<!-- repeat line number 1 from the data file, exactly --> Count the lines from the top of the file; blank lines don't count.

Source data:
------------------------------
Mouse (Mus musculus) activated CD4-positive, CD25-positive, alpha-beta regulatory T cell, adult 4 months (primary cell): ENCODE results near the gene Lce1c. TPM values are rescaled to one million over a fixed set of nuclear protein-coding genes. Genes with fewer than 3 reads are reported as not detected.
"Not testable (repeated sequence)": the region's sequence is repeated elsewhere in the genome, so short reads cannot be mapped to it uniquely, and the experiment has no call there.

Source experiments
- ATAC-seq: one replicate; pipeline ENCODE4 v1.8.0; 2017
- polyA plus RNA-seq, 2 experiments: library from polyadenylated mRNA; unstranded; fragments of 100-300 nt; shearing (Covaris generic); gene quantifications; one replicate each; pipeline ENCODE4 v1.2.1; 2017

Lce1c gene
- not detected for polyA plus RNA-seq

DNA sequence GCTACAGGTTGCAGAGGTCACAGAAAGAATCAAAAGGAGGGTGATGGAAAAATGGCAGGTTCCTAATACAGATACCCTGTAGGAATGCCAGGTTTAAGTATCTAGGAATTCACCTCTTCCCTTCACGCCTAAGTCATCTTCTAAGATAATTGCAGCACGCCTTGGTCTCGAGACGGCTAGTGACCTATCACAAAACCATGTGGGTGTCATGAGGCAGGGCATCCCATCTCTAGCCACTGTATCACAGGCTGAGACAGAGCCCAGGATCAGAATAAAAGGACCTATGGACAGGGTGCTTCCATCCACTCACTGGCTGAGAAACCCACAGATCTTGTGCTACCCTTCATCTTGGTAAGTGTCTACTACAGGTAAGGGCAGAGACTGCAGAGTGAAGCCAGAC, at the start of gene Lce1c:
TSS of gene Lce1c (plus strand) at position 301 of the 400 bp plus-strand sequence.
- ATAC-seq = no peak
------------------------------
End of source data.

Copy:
Mouse (Mus musculus) activated CD4-positive, CD25-positive, alpha-beta regulatory T cell, adult 4 months (primary cell): ENCODE results near the gene Lce1c. TPM values are rescaled to one million over a fixed set of nuclear protein-coding genes. Genes with fewer than 3 reads are reported as not detected.